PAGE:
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June 1943

INTERACTION OF ELECTRIC SHOCK AND INSULIN HYPOGLYCEMIA: EXPERIMENTAL INVESTIGATIONS

Author Affiliations

CHICAGO

From the Department of Physiology, the University of Illinois College of Medicine.

Arch NeurPsych. 1943;49(6):808-819. doi:10.1001/archneurpsyc.1943.02290180032003
Abstract

The present study is a further attempt to contribute to an understanding of the essential physiologic mechanisms set up by electric shock and insulin hypoglycemia. Our earlier investigation1 showed that electrically induced convulsions excite in the unanesthetized rat the sympatheticoadrenal and vagoinsulin systems. However, the action on the vagoinsulin system is masked in the normal animal by the predominance of the excitation of the sympatheticoadrenal system, which causes hyperglycemia.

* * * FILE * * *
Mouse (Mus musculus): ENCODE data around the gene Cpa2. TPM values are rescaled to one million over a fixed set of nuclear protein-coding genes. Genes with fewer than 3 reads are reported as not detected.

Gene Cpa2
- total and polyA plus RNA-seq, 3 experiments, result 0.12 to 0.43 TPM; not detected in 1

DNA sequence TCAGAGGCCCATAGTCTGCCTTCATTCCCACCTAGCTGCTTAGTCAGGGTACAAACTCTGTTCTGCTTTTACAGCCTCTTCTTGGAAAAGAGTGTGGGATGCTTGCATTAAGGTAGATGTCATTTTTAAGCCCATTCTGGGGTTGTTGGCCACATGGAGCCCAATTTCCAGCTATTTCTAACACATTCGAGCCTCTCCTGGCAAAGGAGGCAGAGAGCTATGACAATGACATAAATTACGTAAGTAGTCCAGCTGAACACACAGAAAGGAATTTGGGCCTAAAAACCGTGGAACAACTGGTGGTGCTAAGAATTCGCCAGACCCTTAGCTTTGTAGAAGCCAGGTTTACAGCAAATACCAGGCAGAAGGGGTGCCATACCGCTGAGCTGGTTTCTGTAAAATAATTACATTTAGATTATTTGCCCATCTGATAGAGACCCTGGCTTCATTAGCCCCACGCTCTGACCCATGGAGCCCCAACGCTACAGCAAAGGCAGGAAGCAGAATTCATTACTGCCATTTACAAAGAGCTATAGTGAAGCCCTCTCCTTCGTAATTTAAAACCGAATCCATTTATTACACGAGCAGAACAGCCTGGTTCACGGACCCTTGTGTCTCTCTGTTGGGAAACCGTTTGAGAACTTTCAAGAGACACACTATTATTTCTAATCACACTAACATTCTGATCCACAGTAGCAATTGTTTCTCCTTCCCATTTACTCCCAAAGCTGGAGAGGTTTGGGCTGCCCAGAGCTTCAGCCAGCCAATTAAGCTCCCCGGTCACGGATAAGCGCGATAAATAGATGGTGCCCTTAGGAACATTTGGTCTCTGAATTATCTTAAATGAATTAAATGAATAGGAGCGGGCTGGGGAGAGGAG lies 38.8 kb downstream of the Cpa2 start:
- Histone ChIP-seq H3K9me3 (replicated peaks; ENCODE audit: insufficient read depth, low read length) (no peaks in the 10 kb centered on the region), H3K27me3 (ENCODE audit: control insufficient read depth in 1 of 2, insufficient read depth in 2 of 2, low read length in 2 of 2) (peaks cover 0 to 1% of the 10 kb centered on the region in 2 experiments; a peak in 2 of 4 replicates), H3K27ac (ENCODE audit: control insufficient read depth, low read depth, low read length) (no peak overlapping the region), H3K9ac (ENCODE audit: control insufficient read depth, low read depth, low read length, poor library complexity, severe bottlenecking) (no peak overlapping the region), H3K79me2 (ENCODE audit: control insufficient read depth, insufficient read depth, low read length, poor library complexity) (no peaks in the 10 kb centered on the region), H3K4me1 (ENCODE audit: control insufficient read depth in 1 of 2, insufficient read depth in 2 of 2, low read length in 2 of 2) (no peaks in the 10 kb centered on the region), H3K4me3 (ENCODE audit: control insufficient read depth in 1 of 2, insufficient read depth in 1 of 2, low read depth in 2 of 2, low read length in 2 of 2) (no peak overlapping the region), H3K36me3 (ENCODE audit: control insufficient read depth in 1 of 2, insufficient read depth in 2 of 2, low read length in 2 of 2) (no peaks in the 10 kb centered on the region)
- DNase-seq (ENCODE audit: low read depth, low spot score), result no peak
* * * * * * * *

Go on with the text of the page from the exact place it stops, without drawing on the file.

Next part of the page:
Studies by one of us (E. G.), in collaboration with Ingraham, Moldavsky, Kiely, Kraines and Hamilton,2 have suggested that hypoglycemia likewise produces increased excitability of the sympathetic medullary centers, since the reaction of the blood pressure to anoxia, as well as to carbon dioxide, is greatly increased during hypoglycemia. Moreover, the increased secretion of epinephrine during hypoglycemia is well known.3 That the effect is not restricted to the sympathetic division of the autonomic nervous system is evident from

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